In late 1984, a GSA inspector visited Atlantic to inspect the preproduction samples of the tool kit. Though the exact details are somewhat unclear, Bosch apparently got the inspector to approve the Sperry multimeter as an "equal" to the Fluke. With the approval in hand, Atlantic set out to fill the contract order.

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The scheme, however, began to unravel. W.S. Jenks & Sons had the rights to distribute the Fluke multimeter and was expecting an order from Atlantic as a result of its successful bid. When no order was forthcoming, Jenks contacted the inspector's superior, Carol McClaugherty, who in turn contacted Bosch. Bosch explained that the inspector had approved the Sperry as an "equal." McClaugherty informed Bosch that an inspector had no such authority and that a formal deviation request would have to be filed. One reason for this process was to allow the government to realize some or all of the difference in price when a cheaper "equal" was substituted for a contract item.


Bosch raised the issue with Greenberg, and suggested offering the government a rebate of $40, about half the difference between the price of the Fluke and the Triplett. Greenberg instead suggested a rebate of $6.50. Bosch then set out to document a price on the Sperry multimeter of $132.50 to bring it within $6.50 of a new price quote on the Fluke. Bosch forged invoices from City Electric Company in New York and had an employee there quote a price of $132.50 on the Sperry when GSA officials called to check.


On March 2, 1985, Atlantic sent 60 tool kits with Sperry multimeters to GSA for final approval and a short time later submitted its bill for these kits to GSA's office in Kansas City. GSA rejected Atlantic's deviation request, and the matter was referred to federal prosecutors. Bosch and Holst, among others, were charged for their misdeeds. They entered into a plea agreement whereby they pled guilty but were not imprisoned. Bosch and Holst provided the bulk of the testimony implicating Greenberg.


Greenberg was charged in a ten-count indictment. Count I charged him with conspiring to submit a false claim to the government and to make false statements to the government. The former involved Atlantic's seeking payment for the tool kits with Sperry multimeters which should have contained Fluke multimeters. The latter involved his alleged involvement in the submission of false test reports to the GSA inspector. Count II charged Greenberg with submitting the false claim. Counts III through X charged Greenberg with making false statements to the government, with each count representing a different test report.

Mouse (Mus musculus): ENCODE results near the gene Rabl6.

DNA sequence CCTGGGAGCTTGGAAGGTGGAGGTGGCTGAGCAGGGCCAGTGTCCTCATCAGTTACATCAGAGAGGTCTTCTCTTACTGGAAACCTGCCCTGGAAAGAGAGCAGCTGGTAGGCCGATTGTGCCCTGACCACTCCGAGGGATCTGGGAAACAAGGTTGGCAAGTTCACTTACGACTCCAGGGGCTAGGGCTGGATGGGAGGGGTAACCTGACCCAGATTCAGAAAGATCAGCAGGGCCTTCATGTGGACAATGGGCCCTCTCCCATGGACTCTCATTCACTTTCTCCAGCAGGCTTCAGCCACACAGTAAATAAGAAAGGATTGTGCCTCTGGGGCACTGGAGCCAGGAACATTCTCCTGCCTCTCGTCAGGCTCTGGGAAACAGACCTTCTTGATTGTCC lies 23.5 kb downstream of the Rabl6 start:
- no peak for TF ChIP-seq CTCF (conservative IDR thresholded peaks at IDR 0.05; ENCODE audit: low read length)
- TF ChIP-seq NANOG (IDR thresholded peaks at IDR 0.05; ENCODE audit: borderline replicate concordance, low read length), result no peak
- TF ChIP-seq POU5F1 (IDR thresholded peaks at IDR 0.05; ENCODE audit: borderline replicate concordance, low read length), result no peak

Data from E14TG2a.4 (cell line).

Following his conviction on the counts indicated, Greenberg took this appeal.



* The following facts are sufficient to establish venue in the Eastern District of Virginia: (1) the contract bid was reviewed, and the contract awarded, by the General Services Administration, FSSC in Arlington, Virginia; (2) through the submission of false test reports to a GSA inspector, Atlantic caused FSSC to issue a "Notice of Inspection," which was necessary for production on the contract to continue; (3) Atlantic shipped 60 tool kits and a Certificate of Compliance to GSA in Franconia, Virginia; and (4) the tool kits and the Certificate of Compliance had to be approved before GSA would provide the necessary authorization for payment on Atlantic's claim.



Greenberg next argues that the district court's jury charge allowed the jury to convict him on less than a finding of "actual knowledge," which is the required scienter element. The district court instructed the jury that:


Knowledge of a falsehood which has been referred to both in Counts 3 through 10 and in Count 2 may be inferred--is an essential element of the government's proof where that is the subject of your inquiry. And actual knowledge must be proved. Knowledge of falsehood may be inferred from proof that the defendant deliberately closed his eyes to what would otherwise have been obvious to him or where the defendant's conduct comprises a reckless disregard for the truth with the conscious purpose to avoid hearing the truth. Whether to draw such an inference is entirely up to you, and that you may draw the inference does not relieve the government from proving actual knowledge by proof beyond a reasonable doubt.


Other courts have approved a virtually identical charge in the context of both a Sec. 287 prosecution, United States v. Cook, 586 F.2d 572 (5th Cir.1978), and a Sec. 1001 prosecution, United States v. Evans, 559 F.2d 244 (5th Cir.1977). And we approved of a similar charge in a travel fraud prosecution that required specific intent. United States v. Biggs, 761 F.2d 184 (4th Cir.1985). We believe that the charge here was adequate.